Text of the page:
- Associated Press - Tuesday, November 23, 2010

LONDON (AP) - What’s a tweet, between friends? The law says sometimes it’s a threat.

One man thought he was just bantering with his pals when he joked about blowing an airport sky-high. Another was reacting to a radio phone-in when he mused about stoning a journalist to death.

Because they made their throwaway comments on Twitter, both are in legal trouble.

Their cases have outraged civil libertarians and inflamed the debate about the limits of free speech in a Web 2.0 world. The Internet increasingly makes private jokes, tastes and opinions available for public consumption, blurring the line between public and private in a way that has left the law struggling to keep up.

“I think people don’t have any idea of the potential legal ramifications of things they post on the Internet,” said Gregor Pryor, a digital media lawyer at Reed Smith in London. “Anything you post on Twitter can come back and haunt you.”

Paul Chambers found that out with a vengeance. The 27-year-old trainee accountant was convicted and fined after tweeting in January that he’d blow up Robin Hood Airport in northern England if his flight was delayed.

Chambers _ who lost his job and faces several thousand pounds (dollars) in legal costs _ said Monday that he has instructed his lawyers to take his case to the High Court, setting the stage for a major test of free speech online.

“Probably to the detriment of my mental well-being, I am appealing the decision as best I can,” Chambers tweeted Monday.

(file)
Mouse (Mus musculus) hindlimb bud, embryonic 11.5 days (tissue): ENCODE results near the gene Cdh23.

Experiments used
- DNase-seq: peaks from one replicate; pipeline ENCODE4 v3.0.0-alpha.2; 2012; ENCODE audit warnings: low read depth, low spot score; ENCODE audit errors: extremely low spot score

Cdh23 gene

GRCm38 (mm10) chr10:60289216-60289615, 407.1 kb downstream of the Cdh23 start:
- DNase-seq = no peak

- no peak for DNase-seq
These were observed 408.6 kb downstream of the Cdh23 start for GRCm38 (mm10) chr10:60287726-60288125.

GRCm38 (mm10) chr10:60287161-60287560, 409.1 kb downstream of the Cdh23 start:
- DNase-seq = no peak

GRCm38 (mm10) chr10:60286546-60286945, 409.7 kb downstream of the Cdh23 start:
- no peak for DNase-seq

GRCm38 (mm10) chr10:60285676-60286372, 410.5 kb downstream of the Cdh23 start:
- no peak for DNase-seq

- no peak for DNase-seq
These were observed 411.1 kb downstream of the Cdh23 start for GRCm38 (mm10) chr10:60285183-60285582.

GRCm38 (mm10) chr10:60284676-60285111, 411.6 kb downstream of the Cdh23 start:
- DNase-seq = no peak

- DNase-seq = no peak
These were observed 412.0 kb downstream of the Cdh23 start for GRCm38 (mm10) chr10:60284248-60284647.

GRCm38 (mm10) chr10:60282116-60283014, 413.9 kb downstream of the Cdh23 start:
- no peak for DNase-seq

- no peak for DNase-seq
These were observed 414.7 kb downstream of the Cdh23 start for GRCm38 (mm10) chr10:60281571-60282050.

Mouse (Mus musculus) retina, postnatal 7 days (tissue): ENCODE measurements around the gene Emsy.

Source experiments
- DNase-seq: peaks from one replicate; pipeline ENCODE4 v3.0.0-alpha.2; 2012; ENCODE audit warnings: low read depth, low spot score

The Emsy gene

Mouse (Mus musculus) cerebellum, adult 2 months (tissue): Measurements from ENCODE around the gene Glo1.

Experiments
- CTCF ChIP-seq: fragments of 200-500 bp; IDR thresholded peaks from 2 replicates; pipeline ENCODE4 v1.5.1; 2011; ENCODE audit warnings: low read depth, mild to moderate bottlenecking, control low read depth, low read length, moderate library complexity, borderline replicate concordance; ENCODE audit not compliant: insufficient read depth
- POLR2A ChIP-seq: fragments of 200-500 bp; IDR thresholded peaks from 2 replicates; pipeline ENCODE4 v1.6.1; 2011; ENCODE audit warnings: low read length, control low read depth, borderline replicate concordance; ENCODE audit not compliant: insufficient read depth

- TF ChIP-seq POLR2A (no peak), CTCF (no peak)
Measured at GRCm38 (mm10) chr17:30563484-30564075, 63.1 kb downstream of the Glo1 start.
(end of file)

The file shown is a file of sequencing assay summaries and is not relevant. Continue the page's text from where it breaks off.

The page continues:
Chambers is already an online cause celebre. After he lost an appeal earlier this month, thousands of Twitter users repeated his offending message _ “Robin Hood Airport is closed. You’ve got a week … otherwise I’m blowing the airport sky high!” They added the tag “I Am Spartacus” _ a reference to the 1960 movie epic in which the titular hero’s fellow rebels all assume his identity in a gesture of solidarity.

To many Twittizens, the outrage is obvious _ Chambers was no threat to anyone, just a frustrated traveler blowing off steam.

“It’s worrying,” said Evan Harris, a former British lawmaker and free-speech campaigner. “The judgment seemed to misunderstand that something said across Twitter was not a serious threat. This is not the mode of choice for any suicidal jihadist.”

Twitter, he said, “is like chat in a pub.”

“There is sarcasm in the pub,” he said. “There is sarcasm on Twitter, which is understood by everyone on Twitter _ but not by that judge.”

But others argue that it’s not so simple.

The judge who rejected Chambers‘ appeal, Jacqueline Davies, said that “in the context of the times in which we live,” with an ever-present threat from terrorism, Chambers‘ message was “obviously menacing.”

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